Mobile security guy Rotologix has popped two popular not-Chrome not-Firefox Android browsers, gaining the power to commit remote code execution using zero-day flaws.
The holes affect Dolphin Browser and Mercury Browser which have something in the realm of 100 million and one million installs respectively.
For comparison FireFox scores up to 500 million installs and Chrome clocks some five billion installs, or roughly the population of Earth in 1987.
The self-described Java nerd (@rotlogix) reported the vulnerabilities to the developers, both of which responded with patches.
He says Dolphin can be slapped by manipulating its themes with the following attack:
"An attacker with the ability to control the network traffic for users of the Dolphin Browser for Android can modify the functionality of downloading and applying new themes for the browser. Through the exploitation of this functionality, an attacker can achieve an arbitrary file write, which can then be turned into code execution within the context of the browser on the user's device. The only user interaction this requires is selecting, downloading, and applying a new Dolphin Browser theme."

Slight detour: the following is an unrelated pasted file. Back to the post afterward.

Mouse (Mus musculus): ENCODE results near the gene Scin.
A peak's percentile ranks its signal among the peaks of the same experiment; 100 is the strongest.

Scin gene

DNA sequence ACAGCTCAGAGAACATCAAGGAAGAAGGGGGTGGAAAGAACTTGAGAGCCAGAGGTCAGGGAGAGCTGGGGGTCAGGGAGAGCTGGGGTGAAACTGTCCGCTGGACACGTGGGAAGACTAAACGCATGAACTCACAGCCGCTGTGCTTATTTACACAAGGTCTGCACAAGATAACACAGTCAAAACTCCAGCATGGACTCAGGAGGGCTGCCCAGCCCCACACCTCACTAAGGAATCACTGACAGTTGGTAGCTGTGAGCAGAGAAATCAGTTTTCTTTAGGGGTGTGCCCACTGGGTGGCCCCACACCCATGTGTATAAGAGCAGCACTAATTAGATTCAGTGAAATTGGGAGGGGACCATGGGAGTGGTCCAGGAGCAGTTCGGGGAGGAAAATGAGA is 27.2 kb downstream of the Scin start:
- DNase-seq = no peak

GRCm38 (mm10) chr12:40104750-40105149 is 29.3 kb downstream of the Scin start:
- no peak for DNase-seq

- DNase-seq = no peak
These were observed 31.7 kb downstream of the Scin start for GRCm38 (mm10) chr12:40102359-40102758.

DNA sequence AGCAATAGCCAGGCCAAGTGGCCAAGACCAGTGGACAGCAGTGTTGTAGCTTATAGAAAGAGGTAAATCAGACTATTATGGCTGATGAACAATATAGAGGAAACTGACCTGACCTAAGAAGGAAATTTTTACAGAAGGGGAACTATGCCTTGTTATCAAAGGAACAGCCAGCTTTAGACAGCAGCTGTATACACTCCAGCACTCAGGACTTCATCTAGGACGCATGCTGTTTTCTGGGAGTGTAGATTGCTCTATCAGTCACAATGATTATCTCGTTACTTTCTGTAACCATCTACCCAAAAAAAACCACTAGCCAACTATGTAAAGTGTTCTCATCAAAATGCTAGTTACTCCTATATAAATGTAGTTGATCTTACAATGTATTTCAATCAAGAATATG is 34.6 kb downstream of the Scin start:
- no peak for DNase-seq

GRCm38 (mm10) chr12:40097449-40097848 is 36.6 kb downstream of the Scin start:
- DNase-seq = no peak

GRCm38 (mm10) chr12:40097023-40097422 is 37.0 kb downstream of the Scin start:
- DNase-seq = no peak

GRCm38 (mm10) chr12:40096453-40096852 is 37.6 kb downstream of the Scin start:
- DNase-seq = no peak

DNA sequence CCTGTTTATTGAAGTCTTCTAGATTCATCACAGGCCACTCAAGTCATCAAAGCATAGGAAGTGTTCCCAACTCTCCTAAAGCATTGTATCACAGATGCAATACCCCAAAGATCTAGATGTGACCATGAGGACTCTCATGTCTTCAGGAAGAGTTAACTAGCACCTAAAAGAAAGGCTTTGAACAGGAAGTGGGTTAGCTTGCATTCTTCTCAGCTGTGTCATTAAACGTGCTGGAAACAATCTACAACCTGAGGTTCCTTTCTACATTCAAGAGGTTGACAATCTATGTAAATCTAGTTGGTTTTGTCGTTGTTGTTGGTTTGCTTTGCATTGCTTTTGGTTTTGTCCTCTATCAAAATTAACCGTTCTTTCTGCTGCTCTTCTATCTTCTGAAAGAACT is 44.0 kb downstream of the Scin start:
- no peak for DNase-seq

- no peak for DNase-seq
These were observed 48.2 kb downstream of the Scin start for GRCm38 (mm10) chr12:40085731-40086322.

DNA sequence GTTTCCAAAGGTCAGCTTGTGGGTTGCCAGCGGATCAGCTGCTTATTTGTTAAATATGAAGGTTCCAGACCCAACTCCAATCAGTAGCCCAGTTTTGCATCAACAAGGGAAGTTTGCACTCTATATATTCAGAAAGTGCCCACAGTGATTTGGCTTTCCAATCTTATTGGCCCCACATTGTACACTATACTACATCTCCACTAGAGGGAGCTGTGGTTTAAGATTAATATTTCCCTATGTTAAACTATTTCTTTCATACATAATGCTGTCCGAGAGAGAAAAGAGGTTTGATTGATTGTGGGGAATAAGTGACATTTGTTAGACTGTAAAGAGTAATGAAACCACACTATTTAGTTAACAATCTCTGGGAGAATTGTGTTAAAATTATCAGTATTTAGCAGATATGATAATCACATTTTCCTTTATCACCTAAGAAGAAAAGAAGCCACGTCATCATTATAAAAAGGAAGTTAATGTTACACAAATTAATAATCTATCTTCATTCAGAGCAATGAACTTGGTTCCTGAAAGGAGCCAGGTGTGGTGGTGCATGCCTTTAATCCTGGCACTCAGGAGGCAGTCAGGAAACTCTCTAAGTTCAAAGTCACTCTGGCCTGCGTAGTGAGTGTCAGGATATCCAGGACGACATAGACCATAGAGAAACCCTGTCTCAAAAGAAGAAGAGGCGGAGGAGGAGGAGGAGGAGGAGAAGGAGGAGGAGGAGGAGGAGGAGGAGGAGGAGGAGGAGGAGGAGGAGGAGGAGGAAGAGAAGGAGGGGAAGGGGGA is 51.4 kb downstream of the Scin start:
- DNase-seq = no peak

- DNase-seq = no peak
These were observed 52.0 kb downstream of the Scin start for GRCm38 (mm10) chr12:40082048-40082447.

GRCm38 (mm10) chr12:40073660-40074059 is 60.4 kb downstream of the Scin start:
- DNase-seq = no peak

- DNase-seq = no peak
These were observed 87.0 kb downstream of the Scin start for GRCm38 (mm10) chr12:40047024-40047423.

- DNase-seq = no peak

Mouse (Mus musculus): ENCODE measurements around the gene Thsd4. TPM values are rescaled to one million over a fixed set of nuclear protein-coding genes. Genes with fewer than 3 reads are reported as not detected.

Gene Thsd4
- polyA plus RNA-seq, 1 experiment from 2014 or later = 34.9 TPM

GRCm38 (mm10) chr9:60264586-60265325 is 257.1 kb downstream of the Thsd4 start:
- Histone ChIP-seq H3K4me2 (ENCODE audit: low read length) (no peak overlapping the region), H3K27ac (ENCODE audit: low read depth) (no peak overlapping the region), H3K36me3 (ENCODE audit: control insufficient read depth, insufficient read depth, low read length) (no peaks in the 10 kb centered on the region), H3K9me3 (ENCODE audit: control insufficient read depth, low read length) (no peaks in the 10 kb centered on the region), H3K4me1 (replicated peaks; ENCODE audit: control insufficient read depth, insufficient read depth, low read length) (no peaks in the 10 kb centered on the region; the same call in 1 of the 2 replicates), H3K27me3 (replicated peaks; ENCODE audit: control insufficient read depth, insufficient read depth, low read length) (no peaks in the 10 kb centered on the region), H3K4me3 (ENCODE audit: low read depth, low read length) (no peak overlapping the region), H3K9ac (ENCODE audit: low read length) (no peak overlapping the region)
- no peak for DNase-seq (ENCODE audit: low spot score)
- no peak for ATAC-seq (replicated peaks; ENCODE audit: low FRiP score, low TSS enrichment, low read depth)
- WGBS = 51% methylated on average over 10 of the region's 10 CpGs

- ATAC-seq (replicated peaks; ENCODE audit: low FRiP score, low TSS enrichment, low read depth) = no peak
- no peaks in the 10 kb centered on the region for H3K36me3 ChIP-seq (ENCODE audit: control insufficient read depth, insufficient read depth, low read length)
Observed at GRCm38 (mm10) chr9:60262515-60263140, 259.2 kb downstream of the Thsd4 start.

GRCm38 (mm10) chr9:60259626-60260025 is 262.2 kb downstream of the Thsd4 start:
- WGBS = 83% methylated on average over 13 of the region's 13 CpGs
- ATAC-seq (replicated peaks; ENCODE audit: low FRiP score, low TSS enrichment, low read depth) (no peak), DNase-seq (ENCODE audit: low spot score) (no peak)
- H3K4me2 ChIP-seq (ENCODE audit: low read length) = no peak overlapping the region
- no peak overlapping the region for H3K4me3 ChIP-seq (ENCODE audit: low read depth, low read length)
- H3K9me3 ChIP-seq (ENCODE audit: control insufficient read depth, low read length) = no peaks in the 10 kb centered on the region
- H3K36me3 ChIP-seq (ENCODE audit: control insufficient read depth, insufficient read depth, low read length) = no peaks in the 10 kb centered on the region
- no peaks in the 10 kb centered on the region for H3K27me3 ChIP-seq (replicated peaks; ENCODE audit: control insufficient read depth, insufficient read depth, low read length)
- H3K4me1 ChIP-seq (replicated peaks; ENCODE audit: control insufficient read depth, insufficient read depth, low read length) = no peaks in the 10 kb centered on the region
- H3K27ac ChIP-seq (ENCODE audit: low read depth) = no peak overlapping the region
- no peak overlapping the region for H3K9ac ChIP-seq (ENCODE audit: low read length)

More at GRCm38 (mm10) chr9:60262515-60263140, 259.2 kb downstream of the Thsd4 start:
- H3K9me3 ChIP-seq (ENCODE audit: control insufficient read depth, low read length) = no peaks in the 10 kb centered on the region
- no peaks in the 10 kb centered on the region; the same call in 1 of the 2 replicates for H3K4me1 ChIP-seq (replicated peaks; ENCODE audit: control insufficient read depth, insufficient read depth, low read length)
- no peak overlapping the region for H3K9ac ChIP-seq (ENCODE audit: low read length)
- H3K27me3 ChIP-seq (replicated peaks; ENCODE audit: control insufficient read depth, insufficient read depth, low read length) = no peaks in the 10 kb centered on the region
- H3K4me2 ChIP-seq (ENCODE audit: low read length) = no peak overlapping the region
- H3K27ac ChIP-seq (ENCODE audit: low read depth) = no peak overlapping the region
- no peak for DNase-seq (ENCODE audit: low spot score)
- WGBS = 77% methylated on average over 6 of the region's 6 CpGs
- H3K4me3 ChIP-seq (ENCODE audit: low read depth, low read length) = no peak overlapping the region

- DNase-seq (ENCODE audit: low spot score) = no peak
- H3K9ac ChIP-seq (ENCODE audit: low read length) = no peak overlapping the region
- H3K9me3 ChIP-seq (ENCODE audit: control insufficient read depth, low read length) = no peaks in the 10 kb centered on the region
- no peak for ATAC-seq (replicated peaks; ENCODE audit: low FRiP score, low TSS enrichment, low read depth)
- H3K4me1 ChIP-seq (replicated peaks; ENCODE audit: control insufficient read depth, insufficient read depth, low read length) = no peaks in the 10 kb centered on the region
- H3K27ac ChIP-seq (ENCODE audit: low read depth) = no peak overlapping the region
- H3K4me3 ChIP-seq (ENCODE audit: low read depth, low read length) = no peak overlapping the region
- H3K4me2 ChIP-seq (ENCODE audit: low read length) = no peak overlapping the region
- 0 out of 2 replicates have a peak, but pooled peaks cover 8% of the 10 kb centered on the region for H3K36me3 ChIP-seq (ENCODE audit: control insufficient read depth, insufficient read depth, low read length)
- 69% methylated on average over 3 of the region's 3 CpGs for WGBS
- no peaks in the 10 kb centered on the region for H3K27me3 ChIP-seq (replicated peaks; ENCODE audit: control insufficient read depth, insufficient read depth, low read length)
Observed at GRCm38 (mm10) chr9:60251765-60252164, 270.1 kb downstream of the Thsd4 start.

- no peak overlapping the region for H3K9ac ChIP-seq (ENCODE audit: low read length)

The Dolphin Browser was last updated in July meaning that all users are vulnerable to the zero day vulnerability. The hacker recommends users stick with their current theme and consider using a different browser until a fix is dropped.
But they should avoid moving to Mercury; in fact those users should dump that browser too thanks to a series of chained unpatched holes, according to the hacker.
"The Mercury Browser for Android suffers from an insecure Intent URI scheme implementation and a path traversal vulnerability within a custom web server used to support its WiFi Transfer feature. Chaining these vulnerabilities together can allow a remote attacker to perform arbitrary reading and writing of files within the Mercury Browser's data directory.
Interested application security bods can peruse his posts for full technical details. ®